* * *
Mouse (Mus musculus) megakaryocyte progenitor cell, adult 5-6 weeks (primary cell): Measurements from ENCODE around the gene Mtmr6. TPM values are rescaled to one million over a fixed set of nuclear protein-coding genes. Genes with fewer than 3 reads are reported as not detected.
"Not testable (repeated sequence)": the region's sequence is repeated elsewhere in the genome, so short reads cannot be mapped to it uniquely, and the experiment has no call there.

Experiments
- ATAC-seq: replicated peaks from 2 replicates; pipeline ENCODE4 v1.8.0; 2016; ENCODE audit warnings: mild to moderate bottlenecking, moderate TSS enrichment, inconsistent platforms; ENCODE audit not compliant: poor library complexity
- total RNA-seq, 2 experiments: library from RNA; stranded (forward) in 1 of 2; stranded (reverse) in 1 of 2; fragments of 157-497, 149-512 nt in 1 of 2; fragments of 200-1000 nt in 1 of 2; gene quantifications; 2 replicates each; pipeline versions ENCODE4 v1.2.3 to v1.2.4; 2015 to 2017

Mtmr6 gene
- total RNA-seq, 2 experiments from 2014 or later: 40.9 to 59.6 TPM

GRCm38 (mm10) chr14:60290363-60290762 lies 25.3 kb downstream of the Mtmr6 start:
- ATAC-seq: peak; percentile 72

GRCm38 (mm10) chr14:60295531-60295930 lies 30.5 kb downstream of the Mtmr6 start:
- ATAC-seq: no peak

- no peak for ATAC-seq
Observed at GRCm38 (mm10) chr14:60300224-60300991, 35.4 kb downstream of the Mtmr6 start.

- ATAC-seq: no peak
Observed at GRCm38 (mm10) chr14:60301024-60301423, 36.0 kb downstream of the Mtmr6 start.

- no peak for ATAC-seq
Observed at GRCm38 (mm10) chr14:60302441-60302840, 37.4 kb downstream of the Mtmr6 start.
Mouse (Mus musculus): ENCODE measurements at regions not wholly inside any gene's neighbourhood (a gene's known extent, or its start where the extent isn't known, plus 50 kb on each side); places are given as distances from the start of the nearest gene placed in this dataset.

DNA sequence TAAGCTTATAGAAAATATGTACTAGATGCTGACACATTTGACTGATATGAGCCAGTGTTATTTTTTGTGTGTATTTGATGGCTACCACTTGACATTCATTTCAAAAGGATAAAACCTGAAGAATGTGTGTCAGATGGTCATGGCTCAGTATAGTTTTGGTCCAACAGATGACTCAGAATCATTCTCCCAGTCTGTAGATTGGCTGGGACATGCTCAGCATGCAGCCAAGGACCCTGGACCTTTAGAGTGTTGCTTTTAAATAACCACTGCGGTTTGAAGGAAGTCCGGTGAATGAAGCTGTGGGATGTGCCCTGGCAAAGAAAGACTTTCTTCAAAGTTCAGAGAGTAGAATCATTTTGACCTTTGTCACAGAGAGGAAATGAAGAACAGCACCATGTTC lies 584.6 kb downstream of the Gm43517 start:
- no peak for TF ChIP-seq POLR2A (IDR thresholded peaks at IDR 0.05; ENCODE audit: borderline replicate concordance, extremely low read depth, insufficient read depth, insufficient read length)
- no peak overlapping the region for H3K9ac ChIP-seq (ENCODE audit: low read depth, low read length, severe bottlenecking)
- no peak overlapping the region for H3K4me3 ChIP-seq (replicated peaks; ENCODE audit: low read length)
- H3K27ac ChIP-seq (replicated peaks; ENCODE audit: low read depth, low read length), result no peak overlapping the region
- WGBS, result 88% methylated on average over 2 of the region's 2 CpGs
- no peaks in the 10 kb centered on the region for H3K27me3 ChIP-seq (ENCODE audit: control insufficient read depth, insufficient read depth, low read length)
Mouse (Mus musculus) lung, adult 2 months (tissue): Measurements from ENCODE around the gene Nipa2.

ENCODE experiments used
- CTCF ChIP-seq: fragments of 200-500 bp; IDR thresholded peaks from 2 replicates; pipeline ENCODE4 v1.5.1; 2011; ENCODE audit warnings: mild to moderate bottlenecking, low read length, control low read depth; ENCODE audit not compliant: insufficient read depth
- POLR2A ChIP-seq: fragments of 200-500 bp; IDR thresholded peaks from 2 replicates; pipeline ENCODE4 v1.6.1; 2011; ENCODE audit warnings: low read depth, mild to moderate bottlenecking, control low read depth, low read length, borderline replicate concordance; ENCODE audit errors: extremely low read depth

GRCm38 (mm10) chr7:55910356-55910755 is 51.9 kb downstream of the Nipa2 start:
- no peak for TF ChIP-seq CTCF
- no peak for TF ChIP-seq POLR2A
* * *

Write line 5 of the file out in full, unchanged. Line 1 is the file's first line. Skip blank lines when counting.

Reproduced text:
- total RNA-seq, 2 experiments: library from RNA; stranded (forward) in 1 of 2; stranded (reverse) in 1 of 2; fragments of 157-497, 149-512 nt in 1 of 2; fragments of 200-1000 nt in 1 of 2; gene quantifications; 2 replicates each; pipeline versions ENCODE4 v1.2.3 to v1.2.4; 2015 to 2017